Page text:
Outer thigh and hip pain is common in athletes and non-athletes alike. Can’t run, can’t get comfortable at night, can’t do your regular yoga class without pain. What is causing it?
Women in their forties to sixties are especially prone to this type of pain. Specifically, those with leg length inequalities, scoliosis, low back pain, knee arthritis, and those who run. Though increasing your running time or distance is a common risk factor, interestingly, it is just as common in those who don’t or who rarely exercise.
Jenny is an avid runner, attaining 7-10km four days a week. Over the last two months, she had started to feel discomfort over her right thigh, which always got worse during her runs. It had been settling down with rest, but now it seems to be always present. Her hip is tender to the touch and she can’t sleep well at night when she lies on either side.
While all potential causes of hip pain need to be ruled out, she is likely experiencing her symptoms because of a compressed tendon in her hip called the gluteus medius.
We call this greater trochanteric pain syndrome, which is named for the area of discomfort on the outside of your hip. Your strong iliotibial (IT) band, which runs from the hip down to the knee, compresses the gluteus medius tendon when you bring your leg toward midline. When you have a faulty running or walking pattern, or weakness in your hip muscles, this compression can build up over time which will result in pain.
Jenny decided to see her physiotherapist at PhysioActive. During the assessment it was determined that she did indeed have greater trochanteric pain syndrome. This was because of an underlying weakness of her hip abductors - the muscles that lift and rotate her leg outward and keep her pelvis level when upright. When she ran, her right hip dropped, which caused the leg to move inward with each step.
Jenny could pinpoint her painful area near the bony prominence on the outside of her hip. If she ran a lot, pain would get worse and travel down her leg to her knee.
Historically, the pain was thought to be was coming from a bursa, which when inflamed, is called a bursitis. Recent research shows however that a bursitis is not very common in those who report this type of pain on the outside of the hip. MRI has improved our knowledge of the cause of this pain – in a study of 24 patients with these symptoms, a whopping 92% had no evidence of inflammation of the bursa! What was obvious in the majority of those studied was a deterioration of the gluteal tendons.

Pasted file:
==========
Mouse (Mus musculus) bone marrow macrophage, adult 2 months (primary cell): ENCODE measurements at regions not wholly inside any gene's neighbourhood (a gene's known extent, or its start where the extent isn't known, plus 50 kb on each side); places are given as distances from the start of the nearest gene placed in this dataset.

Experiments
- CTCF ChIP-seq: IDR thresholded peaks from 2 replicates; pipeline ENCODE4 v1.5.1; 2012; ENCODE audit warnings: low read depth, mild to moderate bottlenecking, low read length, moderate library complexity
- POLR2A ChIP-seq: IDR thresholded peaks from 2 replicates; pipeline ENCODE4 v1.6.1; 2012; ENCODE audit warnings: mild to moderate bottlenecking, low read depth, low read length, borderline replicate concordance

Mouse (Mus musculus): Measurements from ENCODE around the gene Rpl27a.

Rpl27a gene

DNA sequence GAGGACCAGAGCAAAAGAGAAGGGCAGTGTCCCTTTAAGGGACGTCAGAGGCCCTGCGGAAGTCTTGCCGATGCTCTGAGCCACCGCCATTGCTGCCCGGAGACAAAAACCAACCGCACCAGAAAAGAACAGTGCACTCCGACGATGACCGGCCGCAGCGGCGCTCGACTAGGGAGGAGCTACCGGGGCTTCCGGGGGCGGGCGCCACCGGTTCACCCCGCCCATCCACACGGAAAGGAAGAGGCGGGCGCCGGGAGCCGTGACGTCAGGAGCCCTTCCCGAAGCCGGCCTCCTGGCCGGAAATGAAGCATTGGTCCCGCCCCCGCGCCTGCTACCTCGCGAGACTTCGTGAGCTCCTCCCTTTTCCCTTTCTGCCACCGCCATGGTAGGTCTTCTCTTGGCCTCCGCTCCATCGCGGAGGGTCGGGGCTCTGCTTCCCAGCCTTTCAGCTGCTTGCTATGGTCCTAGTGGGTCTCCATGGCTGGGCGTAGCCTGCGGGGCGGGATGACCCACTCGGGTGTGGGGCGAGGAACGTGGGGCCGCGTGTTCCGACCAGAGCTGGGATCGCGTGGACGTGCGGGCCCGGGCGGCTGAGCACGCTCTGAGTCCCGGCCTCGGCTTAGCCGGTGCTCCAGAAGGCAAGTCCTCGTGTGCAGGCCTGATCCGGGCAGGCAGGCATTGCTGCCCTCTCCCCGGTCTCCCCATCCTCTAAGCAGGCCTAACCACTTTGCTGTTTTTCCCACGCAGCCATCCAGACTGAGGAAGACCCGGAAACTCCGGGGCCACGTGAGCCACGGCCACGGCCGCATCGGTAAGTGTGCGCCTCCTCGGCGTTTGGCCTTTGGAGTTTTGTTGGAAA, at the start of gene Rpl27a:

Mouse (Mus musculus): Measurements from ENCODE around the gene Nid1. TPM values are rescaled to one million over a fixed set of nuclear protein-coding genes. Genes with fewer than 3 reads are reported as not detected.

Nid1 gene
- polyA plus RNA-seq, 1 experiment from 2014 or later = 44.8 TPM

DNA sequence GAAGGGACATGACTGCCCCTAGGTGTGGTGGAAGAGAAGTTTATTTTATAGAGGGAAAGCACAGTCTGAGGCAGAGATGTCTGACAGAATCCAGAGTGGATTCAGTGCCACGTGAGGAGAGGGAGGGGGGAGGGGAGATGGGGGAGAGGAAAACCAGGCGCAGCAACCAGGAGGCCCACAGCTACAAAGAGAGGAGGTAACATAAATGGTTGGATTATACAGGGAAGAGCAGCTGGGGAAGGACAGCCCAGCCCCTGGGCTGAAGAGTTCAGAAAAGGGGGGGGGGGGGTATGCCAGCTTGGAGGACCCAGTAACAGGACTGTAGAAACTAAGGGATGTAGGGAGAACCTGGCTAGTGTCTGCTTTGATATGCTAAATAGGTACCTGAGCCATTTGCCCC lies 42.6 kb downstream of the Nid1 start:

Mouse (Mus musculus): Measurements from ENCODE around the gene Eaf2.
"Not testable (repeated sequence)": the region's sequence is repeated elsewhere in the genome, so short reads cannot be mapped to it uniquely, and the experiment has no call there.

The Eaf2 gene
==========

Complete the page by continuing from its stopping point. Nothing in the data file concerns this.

Armed with a goal of running without pain, Jenny followed her therapist’s advice and stopped running for three weeks. As the tendon in her hip was overloaded and compressed, the offending activity (running) had to be avoided to prevent further damage. Instead, she used the time to improve her swimming speed.
Treatment included soft tissue mobilisation, ultrasound and a specific hip strengthening and tendon loading program, followed closely by her physiotherapist. Occasionally, dry needling or shockwave would be added to the protocol to improve healing.
The exercise program was progressed over a period of 10 weeks, at which time Jenny had built back her running to 4-5km, twice a week. A few weeks later, she was able to attain her full training. The key to her success was the strengthening and balancing of the hip musculature. This allowed proper function of her pelvis and leg as she took each step, and significantly reduced the risk of recurrence.
Simply treating the problem as a bursitis would have led Jenny to a poor outcome. Tendon injuries can be improved, with the proper identification and treatment. One advantage Jenny had was that she did not leave it for too long, hoping it would recover on its own. Tendons heal significantly better if caught early, which in turn minimises the time away from sport.
If you are experiencing symptoms similar to Jenny's, contact us today and get your hip properly assessed!
This post was written by Leah Kieffer.